Pattern repeat is the distance before a fabric's pattern repeats itself. You will want to know the repeat to determine how much fabric to buy for large projects. When making a pair of curtain panels, for example, buy extra fabric equal to the length of the pattern repeat so you will have enough fabric to cut both the panels from the same portion of the pattern. Most patterned fabrics have a repeat on the width and length. With the exception of true plaids, the length and width repeats are usually different.
Lay the fabric out flat.
Pull a thread out along the cut edge of the fabric to find the straight grain along the width of the fabric.
Measure along the line of the pulled thread from the inside edge of the selvage to the point where the fabric's pattern begins to repeat. This distance is the pattern repeat along the width of the fabric.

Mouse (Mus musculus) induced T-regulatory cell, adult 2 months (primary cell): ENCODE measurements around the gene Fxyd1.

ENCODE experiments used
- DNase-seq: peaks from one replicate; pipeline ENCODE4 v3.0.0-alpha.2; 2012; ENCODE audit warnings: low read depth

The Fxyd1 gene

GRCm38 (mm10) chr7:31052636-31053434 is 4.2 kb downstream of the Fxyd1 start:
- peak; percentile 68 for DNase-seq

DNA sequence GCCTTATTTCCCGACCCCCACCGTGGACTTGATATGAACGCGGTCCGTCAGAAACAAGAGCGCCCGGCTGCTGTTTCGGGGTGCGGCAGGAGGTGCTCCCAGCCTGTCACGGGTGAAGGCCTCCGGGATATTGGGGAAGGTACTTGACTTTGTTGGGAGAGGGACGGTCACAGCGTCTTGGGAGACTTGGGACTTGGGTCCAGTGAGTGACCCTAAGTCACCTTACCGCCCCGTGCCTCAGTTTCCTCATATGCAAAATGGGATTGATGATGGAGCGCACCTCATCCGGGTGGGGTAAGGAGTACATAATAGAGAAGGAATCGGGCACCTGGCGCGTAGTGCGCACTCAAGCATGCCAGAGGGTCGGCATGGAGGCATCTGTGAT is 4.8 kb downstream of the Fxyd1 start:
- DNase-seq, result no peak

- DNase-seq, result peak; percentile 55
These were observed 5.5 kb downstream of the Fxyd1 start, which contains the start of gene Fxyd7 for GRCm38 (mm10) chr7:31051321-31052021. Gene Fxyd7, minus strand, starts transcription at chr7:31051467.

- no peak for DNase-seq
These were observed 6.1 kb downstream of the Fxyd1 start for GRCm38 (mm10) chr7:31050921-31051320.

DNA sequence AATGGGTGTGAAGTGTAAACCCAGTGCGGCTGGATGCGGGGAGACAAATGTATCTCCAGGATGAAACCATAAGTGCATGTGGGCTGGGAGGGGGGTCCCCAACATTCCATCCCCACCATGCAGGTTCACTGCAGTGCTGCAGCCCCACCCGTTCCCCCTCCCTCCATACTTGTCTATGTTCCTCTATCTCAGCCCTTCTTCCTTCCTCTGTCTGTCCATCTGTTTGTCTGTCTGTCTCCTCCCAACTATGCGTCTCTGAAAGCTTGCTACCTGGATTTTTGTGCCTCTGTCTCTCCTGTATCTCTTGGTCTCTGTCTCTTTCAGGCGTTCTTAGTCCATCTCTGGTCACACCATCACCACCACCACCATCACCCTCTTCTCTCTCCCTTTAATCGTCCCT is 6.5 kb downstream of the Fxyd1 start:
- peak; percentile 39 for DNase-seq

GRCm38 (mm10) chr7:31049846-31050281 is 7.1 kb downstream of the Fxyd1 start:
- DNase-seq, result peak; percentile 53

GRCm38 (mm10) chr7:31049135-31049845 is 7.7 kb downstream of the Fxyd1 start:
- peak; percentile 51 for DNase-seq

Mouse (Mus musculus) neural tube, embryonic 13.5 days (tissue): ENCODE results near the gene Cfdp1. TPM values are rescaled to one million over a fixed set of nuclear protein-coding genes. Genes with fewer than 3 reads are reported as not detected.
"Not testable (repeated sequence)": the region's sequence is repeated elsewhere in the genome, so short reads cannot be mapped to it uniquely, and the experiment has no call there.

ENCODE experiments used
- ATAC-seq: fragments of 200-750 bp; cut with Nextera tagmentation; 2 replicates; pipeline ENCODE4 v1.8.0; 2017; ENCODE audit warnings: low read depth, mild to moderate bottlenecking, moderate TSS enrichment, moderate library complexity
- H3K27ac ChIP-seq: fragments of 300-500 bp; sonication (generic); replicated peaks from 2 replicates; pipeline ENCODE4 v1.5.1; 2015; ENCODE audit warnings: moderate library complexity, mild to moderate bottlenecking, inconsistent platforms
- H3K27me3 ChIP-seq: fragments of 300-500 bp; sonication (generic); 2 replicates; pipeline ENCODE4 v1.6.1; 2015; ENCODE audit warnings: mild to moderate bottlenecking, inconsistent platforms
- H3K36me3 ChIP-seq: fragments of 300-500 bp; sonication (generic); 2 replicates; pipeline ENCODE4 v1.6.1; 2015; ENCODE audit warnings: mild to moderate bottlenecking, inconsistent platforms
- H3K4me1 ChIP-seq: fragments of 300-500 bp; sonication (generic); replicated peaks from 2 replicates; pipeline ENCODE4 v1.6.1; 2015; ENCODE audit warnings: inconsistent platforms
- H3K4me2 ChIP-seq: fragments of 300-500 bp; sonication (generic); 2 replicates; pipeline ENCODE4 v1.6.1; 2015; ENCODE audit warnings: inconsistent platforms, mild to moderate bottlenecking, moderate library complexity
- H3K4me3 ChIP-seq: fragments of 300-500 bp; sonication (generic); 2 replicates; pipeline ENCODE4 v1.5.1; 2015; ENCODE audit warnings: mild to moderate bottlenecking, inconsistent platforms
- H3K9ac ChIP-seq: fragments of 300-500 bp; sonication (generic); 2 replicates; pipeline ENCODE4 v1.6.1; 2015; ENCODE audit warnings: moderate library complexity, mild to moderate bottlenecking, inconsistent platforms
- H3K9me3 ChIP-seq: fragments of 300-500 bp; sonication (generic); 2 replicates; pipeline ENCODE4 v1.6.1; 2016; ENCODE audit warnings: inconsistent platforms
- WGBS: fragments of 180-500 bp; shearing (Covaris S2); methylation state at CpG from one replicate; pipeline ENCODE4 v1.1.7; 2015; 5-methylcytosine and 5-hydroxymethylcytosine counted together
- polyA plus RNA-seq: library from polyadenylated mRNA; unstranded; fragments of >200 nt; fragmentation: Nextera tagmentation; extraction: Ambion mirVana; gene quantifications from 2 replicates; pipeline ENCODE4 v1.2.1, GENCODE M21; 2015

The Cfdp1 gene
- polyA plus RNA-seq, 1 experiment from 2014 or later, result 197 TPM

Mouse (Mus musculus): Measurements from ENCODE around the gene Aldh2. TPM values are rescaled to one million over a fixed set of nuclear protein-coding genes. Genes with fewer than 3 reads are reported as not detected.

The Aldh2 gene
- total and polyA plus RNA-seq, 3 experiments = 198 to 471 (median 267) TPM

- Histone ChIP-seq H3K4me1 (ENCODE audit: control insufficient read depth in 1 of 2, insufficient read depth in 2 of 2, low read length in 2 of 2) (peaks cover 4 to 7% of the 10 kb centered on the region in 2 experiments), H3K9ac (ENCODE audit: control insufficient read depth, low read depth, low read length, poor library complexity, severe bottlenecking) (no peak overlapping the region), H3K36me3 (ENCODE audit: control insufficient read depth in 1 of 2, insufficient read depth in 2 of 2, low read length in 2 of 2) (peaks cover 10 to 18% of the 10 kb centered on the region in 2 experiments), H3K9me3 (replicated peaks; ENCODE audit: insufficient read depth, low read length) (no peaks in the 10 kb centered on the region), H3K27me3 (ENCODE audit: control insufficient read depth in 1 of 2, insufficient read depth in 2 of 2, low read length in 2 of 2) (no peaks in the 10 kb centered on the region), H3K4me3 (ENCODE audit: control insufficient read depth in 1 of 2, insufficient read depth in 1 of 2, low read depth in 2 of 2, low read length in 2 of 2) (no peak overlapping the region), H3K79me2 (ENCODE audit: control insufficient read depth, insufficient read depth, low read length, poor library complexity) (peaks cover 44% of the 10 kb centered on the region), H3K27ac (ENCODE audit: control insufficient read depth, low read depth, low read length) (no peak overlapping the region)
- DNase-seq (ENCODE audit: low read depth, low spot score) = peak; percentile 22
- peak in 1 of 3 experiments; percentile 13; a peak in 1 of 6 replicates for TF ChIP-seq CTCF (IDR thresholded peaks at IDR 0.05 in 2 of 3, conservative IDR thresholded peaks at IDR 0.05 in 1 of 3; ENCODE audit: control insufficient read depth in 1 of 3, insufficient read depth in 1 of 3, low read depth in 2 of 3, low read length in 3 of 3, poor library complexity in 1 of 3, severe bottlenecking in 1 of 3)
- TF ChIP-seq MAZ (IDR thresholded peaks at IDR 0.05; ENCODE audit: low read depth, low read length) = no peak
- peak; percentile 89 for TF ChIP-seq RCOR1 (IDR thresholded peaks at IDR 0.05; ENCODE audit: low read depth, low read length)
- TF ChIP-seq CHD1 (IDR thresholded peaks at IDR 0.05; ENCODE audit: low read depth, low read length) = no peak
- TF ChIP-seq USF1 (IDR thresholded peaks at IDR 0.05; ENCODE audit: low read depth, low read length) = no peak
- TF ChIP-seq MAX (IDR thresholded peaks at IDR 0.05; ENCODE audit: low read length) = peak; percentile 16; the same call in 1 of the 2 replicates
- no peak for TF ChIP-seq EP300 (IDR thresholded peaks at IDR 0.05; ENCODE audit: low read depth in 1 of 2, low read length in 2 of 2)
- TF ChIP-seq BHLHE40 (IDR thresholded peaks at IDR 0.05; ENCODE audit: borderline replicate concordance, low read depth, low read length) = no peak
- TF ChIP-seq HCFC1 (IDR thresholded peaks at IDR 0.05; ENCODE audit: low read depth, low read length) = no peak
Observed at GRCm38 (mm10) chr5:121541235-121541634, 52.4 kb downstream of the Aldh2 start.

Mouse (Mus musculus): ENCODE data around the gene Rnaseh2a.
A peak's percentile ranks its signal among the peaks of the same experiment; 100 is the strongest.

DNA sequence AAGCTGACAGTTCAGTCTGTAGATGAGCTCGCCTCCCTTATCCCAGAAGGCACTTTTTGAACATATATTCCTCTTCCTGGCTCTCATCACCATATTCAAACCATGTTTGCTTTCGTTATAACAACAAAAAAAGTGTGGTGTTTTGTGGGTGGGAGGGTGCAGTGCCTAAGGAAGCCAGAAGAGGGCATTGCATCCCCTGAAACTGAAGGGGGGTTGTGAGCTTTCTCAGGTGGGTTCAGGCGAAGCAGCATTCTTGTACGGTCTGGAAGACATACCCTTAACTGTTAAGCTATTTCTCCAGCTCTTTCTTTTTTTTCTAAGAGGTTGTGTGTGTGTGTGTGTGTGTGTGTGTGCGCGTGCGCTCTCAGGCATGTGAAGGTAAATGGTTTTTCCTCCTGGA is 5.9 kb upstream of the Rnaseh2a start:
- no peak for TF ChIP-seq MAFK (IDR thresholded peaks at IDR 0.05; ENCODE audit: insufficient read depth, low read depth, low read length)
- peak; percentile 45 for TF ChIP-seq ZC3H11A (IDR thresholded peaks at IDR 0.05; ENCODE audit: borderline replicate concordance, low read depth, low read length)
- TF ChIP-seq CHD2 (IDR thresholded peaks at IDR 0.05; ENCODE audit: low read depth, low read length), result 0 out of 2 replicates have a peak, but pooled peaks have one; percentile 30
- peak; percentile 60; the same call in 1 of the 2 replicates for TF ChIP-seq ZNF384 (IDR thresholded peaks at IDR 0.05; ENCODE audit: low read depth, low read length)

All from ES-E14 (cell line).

Measure along the selvage edge from the point where you pulled the thread to the point where the fabric's pattern begins to repeat. This distance is the pattern repeat along the length of the fabric.
The selvage is the woven band along the edge of the fabric.
The pattern repeat is sometimes given on the label on the bolt of fabric. Sometimes this information is wrong, so it is good to check the repeat yourself.
Camela Bryan's first published article appeared in "Welcome Home" magazine in 1993. She wrote and published SAT preparation worksheets and is also a professional seamstress who has worked for a children's theater as a costume designer and in her own heirloom-sewing business. Bryan has a Bachelor of Science in chemical engineering from the University of Florida.